Praga T-33 on a Czech military base (around 1935)
|Armor and armament|
|Main armament||2 × 7.92 mm MG|
|drive||Praga 4-cylinder petrol engine
31 HP (23 kW)
|Top speed||35 km / h (road)|
|Power / weight|
The Praga T-33 Tankette was a Czechoslovak armored vehicle of the Second World War . Although it was not convincing in the troop trials with the Czechoslovak army , it was nevertheless put into service. However, this weapon system never took part in combat, but was later used by the Wehrmacht as a transport tank.
The then young Czechoslovak state realized very early that the establishment of an efficient arms industry was necessary in order to remain viable. One of the largest and most important machine manufacturers was the merger-based Prague company ČKD . A number of well-known vehicles came from Czechoslovak production, such as B. the Panzerkampfwagen 35 (t) and the Panzerkampfwagen 38 (t) . In 1940/41 two thirds of all light tanks used by the German armed forces were produced in Czechoslovakia. The tankette T-33 was not one of them, however, as it was only used as a support vehicle. Like most Tanketten based the T-33 on the British Carden Loyd Mark I . The vehicle had two pairs of rollers with torsion springs. The engine was located in the front. Behind it rose the rigid box-shaped structure with the crew compartment. The armor consisted of riveted steel plates. Armored aprons for the landing gear were not provided. After the occupation of Czechoslovakia, the German Wehrmacht captured these tankettes and later used them as supply vehicles and tugs on the Eastern Front . Here the massive deficiencies of the tankette were revealed.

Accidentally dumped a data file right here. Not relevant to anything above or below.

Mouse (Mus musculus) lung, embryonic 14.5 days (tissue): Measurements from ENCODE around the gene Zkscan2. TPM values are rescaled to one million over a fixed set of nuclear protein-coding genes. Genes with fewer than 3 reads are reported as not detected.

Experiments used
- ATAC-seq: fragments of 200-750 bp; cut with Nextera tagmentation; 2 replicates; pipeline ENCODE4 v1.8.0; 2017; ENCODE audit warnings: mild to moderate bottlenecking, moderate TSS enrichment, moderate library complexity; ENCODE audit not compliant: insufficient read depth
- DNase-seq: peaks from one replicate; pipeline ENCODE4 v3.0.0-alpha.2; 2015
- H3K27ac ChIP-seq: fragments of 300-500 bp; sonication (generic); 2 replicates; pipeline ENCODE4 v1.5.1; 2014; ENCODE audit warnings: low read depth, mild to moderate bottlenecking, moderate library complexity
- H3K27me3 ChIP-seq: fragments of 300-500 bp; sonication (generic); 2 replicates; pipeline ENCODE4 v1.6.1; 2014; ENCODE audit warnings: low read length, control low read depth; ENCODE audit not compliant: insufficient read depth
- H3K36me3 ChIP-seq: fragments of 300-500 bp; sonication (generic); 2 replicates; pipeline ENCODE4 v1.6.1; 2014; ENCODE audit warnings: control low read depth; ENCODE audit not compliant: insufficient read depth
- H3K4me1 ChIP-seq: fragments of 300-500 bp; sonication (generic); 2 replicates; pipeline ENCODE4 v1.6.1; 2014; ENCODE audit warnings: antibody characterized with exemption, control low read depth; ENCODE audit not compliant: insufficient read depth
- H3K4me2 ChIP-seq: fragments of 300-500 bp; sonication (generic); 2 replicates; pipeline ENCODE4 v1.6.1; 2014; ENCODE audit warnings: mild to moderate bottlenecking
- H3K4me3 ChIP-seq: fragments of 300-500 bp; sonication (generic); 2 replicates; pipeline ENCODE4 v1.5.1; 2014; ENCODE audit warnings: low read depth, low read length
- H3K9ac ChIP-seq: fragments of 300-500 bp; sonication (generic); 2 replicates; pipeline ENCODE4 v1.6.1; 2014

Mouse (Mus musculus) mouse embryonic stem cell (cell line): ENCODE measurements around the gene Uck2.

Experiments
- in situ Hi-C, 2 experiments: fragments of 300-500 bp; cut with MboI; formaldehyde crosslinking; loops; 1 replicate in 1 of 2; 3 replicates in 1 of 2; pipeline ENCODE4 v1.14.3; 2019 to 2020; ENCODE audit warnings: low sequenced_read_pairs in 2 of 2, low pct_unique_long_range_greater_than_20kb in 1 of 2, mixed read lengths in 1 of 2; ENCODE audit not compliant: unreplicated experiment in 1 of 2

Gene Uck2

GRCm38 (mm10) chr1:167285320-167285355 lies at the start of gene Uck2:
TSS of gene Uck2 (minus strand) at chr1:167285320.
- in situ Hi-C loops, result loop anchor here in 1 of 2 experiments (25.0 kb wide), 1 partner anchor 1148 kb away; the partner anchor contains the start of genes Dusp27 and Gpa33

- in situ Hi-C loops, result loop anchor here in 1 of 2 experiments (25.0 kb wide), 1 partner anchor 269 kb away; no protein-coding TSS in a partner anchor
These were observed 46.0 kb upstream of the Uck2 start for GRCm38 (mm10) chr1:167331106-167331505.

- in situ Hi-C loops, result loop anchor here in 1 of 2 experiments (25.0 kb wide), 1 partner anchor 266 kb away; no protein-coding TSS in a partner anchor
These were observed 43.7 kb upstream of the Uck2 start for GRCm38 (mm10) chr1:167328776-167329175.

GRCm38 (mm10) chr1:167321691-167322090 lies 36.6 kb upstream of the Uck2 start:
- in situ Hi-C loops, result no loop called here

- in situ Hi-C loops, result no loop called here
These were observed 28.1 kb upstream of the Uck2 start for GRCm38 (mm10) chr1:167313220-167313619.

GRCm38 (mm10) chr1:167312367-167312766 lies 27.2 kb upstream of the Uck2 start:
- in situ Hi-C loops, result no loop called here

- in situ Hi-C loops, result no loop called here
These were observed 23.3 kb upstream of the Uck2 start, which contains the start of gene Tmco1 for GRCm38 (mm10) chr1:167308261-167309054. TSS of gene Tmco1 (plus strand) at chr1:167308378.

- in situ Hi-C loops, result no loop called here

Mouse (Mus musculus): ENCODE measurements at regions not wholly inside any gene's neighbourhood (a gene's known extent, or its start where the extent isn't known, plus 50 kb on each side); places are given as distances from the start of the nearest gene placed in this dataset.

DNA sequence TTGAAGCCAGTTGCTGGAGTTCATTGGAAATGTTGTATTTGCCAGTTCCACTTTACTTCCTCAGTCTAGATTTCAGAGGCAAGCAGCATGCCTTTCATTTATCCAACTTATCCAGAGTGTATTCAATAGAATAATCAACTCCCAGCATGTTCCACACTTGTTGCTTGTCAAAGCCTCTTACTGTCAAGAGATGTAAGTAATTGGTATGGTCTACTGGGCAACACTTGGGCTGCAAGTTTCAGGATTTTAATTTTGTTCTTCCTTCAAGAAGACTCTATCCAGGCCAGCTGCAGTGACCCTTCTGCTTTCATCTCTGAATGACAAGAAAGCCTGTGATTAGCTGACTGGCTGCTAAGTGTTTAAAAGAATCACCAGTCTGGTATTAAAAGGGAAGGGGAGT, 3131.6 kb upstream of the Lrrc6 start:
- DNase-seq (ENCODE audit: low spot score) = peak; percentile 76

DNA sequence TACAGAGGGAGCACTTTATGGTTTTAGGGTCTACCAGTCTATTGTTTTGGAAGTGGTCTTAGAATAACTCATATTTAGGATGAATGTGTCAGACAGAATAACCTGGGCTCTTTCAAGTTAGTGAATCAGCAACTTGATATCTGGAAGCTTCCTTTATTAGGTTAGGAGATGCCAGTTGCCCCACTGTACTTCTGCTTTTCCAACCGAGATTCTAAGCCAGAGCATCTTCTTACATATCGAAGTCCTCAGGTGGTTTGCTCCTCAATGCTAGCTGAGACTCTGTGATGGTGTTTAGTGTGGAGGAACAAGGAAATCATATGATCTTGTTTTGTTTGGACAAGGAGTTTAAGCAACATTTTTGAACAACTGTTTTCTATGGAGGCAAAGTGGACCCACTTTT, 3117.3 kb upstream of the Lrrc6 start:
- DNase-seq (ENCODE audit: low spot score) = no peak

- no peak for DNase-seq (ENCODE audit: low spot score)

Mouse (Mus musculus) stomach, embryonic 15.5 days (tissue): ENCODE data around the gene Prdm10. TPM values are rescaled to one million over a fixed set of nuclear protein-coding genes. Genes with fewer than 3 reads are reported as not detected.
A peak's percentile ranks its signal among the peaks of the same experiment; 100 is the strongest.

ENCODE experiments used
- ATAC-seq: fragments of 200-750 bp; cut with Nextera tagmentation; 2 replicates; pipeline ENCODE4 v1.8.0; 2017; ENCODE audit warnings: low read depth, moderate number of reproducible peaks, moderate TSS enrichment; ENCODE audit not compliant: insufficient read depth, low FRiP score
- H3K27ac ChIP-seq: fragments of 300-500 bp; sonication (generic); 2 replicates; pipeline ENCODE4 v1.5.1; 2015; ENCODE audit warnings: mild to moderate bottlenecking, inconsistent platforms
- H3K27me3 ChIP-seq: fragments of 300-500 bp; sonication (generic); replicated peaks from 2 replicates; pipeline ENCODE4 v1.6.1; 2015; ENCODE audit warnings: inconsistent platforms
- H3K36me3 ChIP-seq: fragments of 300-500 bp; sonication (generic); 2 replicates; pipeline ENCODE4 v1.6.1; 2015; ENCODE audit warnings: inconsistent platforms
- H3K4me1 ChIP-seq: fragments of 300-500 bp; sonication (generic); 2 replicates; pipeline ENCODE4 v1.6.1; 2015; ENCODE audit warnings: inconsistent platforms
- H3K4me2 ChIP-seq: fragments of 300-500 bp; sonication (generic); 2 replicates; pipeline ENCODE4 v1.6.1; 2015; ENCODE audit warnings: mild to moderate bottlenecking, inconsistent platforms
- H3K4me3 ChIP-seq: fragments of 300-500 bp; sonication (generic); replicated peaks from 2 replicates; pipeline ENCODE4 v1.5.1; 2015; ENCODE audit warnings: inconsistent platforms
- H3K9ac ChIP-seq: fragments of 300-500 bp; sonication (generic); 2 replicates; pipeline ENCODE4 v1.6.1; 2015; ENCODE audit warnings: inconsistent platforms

Even the crews of the test vehicles completely refused to use the tankette on the first trips. Nevertheless, it was produced in series. The main flaws were in the chain system and the under-motorization of the vehicle. Even with the relatively low weight of 2.4 t, the 31 hp engine was hopelessly overwhelmed. Especially when driving in difficult terrain, the tankette was hardly faster than the tanks of the First World War . If the ground was also soft and muddy, the vehicle sank to the point of immobility because the tracks were too narrow. Even deep snow hindered mobility enormously. This is precisely what the Wehrmacht had to experience painfully on the Eastern Front in the first winter of 1941/42. In addition, the armor was only suitable for protection against fire from light hand weapons. As soon as the enemy had an armor-piercing hand weapon, such as the Soviet PTRS or PTRD , the tankette was in enormous danger.
- Robert Jackson: tanks - models from around the world from 1915 to today . Paraagon Books, Cologne, ISBN 978-1-4075-0670-8 .
- Tančík vz. 33 (Czech)